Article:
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The ArchaeoGRID Infrastructure, a Laboratory of Past


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Title: The ArchaeoGRID Infrastructure, a Laboratory of Past

The ArchaeoGRID Infrastructure, a Laboratory of
  • International Workshop on Cyberinfrastructures
    and Archaeology
  • San Miniato, October 16th-17th, 2008
  • Giuliano Pelfer CSDC, University of Florence

  • Main Activities connected with the Archaeological
  • Central Questions of Modern Archaeology
  • New Tools for New Challenges ArchaeoGRID on
  • The ArchaeoGRID System, a Laboratory of Past
  • ArchaeoGRID Main Objectives
  • Archaeology of the Mediterranean Region
  • The Urbanization Process in the Mediterranean
    Region between 3100 and 2700 years B.P.
  • ArchaeoGRID Applications for Ancient Urbanization
  • Community Models for ArchaeoGRID
  • ArchaeoClimatology, PaleoEnvironment,
    Archaeological Land Evaluation, ArchaeoGIS,
    MultiAgent-Based Systems and Models
  • Conclusions

Main Activities connected with the Archaeological
  • Archaeological Research
  • Production, Sharing and Diffusion of
    Archaeological Information and Knowledge
  • Archaeological Heritage Management
  • From Preservation to Access in a period of
    Crisis of Curation
  • Predictive Modelling for Archaeological Heritage
  • Economical Exploitation of Archaeological
    Information and Knowledge
  • Tourism
  • Education
  • Media
  • Archaeological Heritage Preservation
  • .

Central Questions for Archaeological Research
  • It is a common opinion between scientists that
    during Holocene, the last 10.000 years, social
    and environment systems have been intimately
  • Central questions of Modern Archaeology have to
    do with
  • the factors of global change, with an integration
    (now possible) between archaeology, earth system
    history, environmental and natural history.
  • the origin, growth and collapse processes of past
    societies and the interactions of the
    environmental and human processes that produced
    such human and environmental dynamics.
  • the social, environmental and economical
    processes leading to the emergence of the city
    and of the state
  • The past is the only one laboratory we have to
    test our hypothesis and models on social and
    ecological processes dynamics

From Patterns to Processes
  • Archaeological research, since its beginning, had
    the primary goal to reconstruct the past events
    and processes.
  • Over the past century and a half sophisticated
    methodologies, technologies, and conceptual tools
    for achieving this goal have been developed.
  • But limitations of the archaeological record are
    well known and have been discussed in the
    literature for decades
  • Such limitations pushed archaeologists to develop
    models by an empirical bottom to top approach,
    from reconstruction to modelling.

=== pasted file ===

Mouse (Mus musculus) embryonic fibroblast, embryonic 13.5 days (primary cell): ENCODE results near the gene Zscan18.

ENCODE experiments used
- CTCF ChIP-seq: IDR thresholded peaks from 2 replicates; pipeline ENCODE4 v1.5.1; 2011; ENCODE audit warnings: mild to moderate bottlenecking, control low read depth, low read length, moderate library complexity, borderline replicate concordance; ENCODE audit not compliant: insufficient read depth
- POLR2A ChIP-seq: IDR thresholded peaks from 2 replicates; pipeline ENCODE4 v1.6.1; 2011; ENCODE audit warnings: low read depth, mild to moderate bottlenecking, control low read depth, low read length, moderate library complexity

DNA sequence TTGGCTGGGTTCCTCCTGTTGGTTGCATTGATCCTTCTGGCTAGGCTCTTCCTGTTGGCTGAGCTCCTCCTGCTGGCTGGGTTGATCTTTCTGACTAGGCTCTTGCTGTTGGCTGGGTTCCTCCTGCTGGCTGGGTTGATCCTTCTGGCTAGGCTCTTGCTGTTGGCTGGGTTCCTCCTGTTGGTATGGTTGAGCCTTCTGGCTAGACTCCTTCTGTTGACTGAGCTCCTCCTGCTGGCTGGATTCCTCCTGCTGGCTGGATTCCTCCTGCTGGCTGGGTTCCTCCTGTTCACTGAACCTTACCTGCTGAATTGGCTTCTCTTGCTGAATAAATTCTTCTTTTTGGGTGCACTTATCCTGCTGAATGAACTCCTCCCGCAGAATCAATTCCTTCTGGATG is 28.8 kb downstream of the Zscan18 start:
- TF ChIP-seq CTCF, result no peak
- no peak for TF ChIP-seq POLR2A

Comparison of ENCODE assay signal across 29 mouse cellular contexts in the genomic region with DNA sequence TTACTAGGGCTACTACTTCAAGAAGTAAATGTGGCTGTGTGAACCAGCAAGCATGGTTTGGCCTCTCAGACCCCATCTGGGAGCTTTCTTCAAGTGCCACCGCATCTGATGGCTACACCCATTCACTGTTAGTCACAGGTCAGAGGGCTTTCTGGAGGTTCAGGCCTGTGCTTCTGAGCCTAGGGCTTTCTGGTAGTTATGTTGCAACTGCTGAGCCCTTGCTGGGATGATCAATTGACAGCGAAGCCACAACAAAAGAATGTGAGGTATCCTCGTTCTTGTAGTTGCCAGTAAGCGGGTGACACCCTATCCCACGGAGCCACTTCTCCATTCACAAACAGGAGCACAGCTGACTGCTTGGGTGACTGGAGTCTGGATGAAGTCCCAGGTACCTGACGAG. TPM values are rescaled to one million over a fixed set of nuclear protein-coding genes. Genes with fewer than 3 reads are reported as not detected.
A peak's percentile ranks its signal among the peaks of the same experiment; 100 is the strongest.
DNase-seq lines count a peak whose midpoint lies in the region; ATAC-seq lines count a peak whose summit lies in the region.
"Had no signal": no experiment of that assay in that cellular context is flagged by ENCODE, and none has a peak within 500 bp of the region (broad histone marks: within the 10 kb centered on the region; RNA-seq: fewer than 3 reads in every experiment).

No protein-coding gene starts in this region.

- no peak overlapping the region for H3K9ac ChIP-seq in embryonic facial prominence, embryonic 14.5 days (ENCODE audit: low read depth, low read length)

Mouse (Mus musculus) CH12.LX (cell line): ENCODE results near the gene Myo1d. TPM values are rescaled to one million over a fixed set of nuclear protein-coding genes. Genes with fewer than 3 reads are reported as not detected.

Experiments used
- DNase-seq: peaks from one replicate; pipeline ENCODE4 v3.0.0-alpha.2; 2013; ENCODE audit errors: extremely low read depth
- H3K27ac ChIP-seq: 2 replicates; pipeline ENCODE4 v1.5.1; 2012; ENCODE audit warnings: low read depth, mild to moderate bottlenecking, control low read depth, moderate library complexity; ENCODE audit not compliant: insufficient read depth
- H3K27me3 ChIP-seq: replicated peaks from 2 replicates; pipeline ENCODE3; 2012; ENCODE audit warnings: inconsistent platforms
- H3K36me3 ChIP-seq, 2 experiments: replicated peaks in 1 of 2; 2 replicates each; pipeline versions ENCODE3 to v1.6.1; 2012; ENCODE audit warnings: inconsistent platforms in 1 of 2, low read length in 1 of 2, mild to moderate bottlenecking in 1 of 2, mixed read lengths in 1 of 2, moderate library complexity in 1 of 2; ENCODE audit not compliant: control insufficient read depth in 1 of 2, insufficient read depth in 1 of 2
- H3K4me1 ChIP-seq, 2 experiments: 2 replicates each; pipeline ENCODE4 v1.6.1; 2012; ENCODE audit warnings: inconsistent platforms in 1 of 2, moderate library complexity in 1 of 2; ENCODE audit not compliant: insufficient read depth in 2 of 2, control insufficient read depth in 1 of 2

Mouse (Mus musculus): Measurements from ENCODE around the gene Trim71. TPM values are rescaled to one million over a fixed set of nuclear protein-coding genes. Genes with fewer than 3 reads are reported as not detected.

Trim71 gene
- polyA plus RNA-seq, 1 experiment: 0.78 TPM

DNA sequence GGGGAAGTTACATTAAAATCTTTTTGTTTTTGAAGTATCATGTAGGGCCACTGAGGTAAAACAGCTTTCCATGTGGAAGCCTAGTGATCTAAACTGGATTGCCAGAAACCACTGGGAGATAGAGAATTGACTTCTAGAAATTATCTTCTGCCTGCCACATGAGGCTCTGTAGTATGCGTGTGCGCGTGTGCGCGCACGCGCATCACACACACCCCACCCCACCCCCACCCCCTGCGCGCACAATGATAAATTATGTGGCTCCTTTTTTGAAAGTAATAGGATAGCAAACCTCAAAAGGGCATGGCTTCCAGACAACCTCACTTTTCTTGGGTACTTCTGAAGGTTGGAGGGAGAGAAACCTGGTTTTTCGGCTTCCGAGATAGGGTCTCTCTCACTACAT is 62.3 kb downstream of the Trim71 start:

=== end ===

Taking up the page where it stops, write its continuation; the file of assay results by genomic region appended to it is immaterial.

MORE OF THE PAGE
From Dynamic Models to Patterns
  • An alternative and complementary research
    strategy is to use the long, rich, and diverse
    human past as a laboratory to study social,
    ecological and economical processes.
  • This approach basically consists in developing
    computer simulations of social and ecological
    processes dynamics out of the accumulated
    archaeological and anthropological insights in an
    holistic top to bottom approach, from modelling
    to pattern.
  • The resulting models have to be thereby treated
    as complex hypotheses to be later tested against
    the archaeological record.
  • Rather than being a source of information about
    past lives and societies, the archaeological
    records then become a rigorous test-bed for
    validating dynamic models of social processes,
    offering an opportunity to evaluate such models
    in diverse contexts and study outcomes at
    different temporal and spatial scales.
  • Only the most robust and reliable models will
    give results that consistently pass through the
    sparse and spatially and temporally discontinuous
    points of the archaeological record.
  • An equally important goal is to develop a
    simulation engine that can serve as an open
    framework within which researchers can explore
    alternative models and hypotheses and observe
    their models performance, interactions, and

New Tools for New Challenges ArchaeoGRID on
  • ArchaeoGRID is based on the GRID paradigm which
    allows new ways of sharing resources in a
    multidisciplinary and interdisciplinary
    collaboration between researchers in sciences and
  • ArchaeoGRID combines and enables the advantage of
    multidisciplinary research specialists work
    alone using appropriate techniques and of
    interdisciplinary research specialists
    cooperate and discover new aspects of their data.
  • ArchaeoGRID, using many new and existing data
    sources in a spatially and temporally consistent
    framework, aims to produce an integrated history
    of climate, material and water cycles, ecosystem
    distribution, land use systems, human settlement
    patterns, technological changes, patterns of
    disease, patterns of language and institutions,
    wars and alliances, and other variables on earth
  • ArchaeoGRID, by fostering new international
    groups/applications and by enabling new kind of
    world-class collaborative solutions becomes the
    new medium for the cognitive process in
    Archaeology and for advancing in Archaeological
    Knowledge Unification and Integration through the
    use of advanced grid technological platforms

What ArchaeoGRID on e-Infrastructures does not
  • ArchaeoGRID does neither replace the fieldwork of
    archaeologists nor their work in laboratory, in
    library,... On the contrary, it can greatly
    empower such activities.
  • ArchaeoGRID does neither replace theoretical and
    modelling archaeologists activities, nor their
    heuristic and hermeneutic traditional approaches
    to data analysis
  • ArchaeoGRID does not replace the computer
    applications in archaeology made with desktop and
    local computers
  • ArchaeoGRID does not replace the large
    distributed archaeological repositories and the
    archaeological digital services but ask for easy
    and free accessibility.
  • ArchaeoGRID is not a Visualization Laboratory,
    but Visualization Laboratory will be used for
    data analysis, results visualization and final

ArchaeoGRID Infrastructure
ArchaeoGRID Main Objectives for Archaeological
  • The structure of ArchaeoGRID Laboratory of the
    Past is set up for the following research
    ECONOMICAL LANDSCAPES of crucial historical
    periods and for large geographical regions,
    using archaeological, geological, biological,
    ecological and any other useful and available
  • SIMULATION USING MODELS of social, ecological and